How were they able to do that? Luke tells us. They spoke boldly not just anyone but for the Lord JESUS.

  1. Jesus, in response, bore witness to their message. They spoke of him, his teachings, his words of grace. And the way he blessed their faithfulness was by granting signs and wonders (we’ll see an example of that next week).

One scholar writes: “Greater opposition kindles greater boldness. They counter this opposition with ‘the message of his grace’—shorthand for the story of Jesus’s life, death, and resurrection, which resulted in the offer of the forgiveness of sins to both Jews and gentiles—and with ‘signs and wonders’ that the Lord performs through them.”

It’s 40 love and time for the final volley. I have no idea what that means, just that it’s a tennis term and sounds really cool. Yep, I know zip about the sport of tennis either. Some of you were getting excited I’m sorry. Verse 4, final volley….

4 But the people of the city were divided; some sided with the Jews and some with the apostles. 5 When an attempt was made by both Gentiles and Jews, with their rulers, to mistreat them and to stone them, 6 they learned of it and fled to Lystra and Derbe, cities of Lycaonia [lik ay OH nih uh], and to the surrounding country, Acts 14:4–6 (ESV)

The gospel split the city's sympathy and affections. That speaks to Paul and Barnabas’ impact. They spoke and taught and ministered with such boldness during their stay, that by the time their missionary work drew to an end it had impacted the whole area.

Verse 5 confirms my suspicions of why the Jews worked on stirring up the city’s native inhabitants, the Gentiles. They were able to get the leaders of the synagogue and the leaders of the city — the governing officials — on the same page. They had enough support to organize a lynching but with a stoning instead of a hanging. Ugly, wicked, godless, evil business in any era, ancient or otherwise.

Paul and Barnabas learned of the plot and fled. What happened to the boldness? Why all of a sudden do they run? Well, they had been called at that time to be witnesses, not martyrs. Jesus did the same throughout the gospels. He preached boldly without fear and slipped away when things got too hot for three years, and it was time. He allowed himself to be arrested and crucified. Much later on in the very end, Paul realizes it’s his time and allows himself to be caught and imprisoned. And then beheaded.

Look at verse seven, our last verse today. They fled to Lystra and Derbe…

7 and there they continued to preach the gospel.  Acts 14:7 (ESV)

They didn’t flee to hide or regroup. They fled simply to preach the gospel somewhere else.

I am going to be honest with you. I struggled with this text. Not with understanding it. It’s simple and straightforward. But with what angle I should preach it. What’s the application? What does it teach us? What does it compel us to change or do? But as is always the case with Scripture, the problem was me and not the Word. I ended up with multiple applications.

I think maybe the most evident application is…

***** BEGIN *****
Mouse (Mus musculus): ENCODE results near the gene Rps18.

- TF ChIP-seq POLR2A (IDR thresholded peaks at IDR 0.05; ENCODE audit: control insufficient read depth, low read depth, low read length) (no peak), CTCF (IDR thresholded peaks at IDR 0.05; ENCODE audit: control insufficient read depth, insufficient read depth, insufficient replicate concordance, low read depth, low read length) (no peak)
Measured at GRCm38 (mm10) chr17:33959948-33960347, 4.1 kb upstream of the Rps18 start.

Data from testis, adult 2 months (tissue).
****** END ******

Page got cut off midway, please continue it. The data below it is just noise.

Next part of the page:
The gospel is divisive and controversial; it stirs up opposition and persecution. 

This isn’t the first time we’ve come across this truth in Acts. It won’t be the last by far. You might even say it’s a theme. The city was divided over the good news of the risen Jesus. That division was not along ethnic or religious lines. Both Jews and Gentiles took sides. No doubt this division even pitted family against family, neighbor against neighbor, friend against friend. It even led to plans for a murder!

Now that probably sounds odd, wrong even, to many of us, especially if we are Gen x or older (I hate spinning that wheel on internet forms!). Or maybe it sounds right for back then but not now. The gospel, the Bible, the Word, the Lord, all that is what our nation, our laws, our culture are founded on. Since we have lived and moved and had our being in a country, a culture steeped in Christianity, it’s hard to understand how it can be divisive. People should unite around it!

But then we remember the words of Jesus…

49 “I came to cast fire on the earth, and would that it were already kindled! 50 I have a baptism to be baptized with, and how great is my distress until it is accomplished! 51 Do you think that I have come to give peace on earth? No, I tell you, but rather division. 52 For from now on in one house there will be five divided, three against two and two against three. 53 They will be divided, father against son and son against father, mother against daughter and daughter against mother, mother-in-law against her daughter-in-law and daughter-in-law against mother-in-law.”  Luke 12:49–53 (ESV)

It’s as if our text today, what happened at Iconium and following, is a case study on what Jesus said. Over and over again as the gospel progressed and turned the world upside down it brought conflict and division, that is until it became the official religion of Rome some 250 years later. Then, not so much. When it became favored by the authorities and the culture, it wasn’t so effective, it wasn’t so transformative, so divisive, at least not in the way it once was. The way it was with Paul and the early church.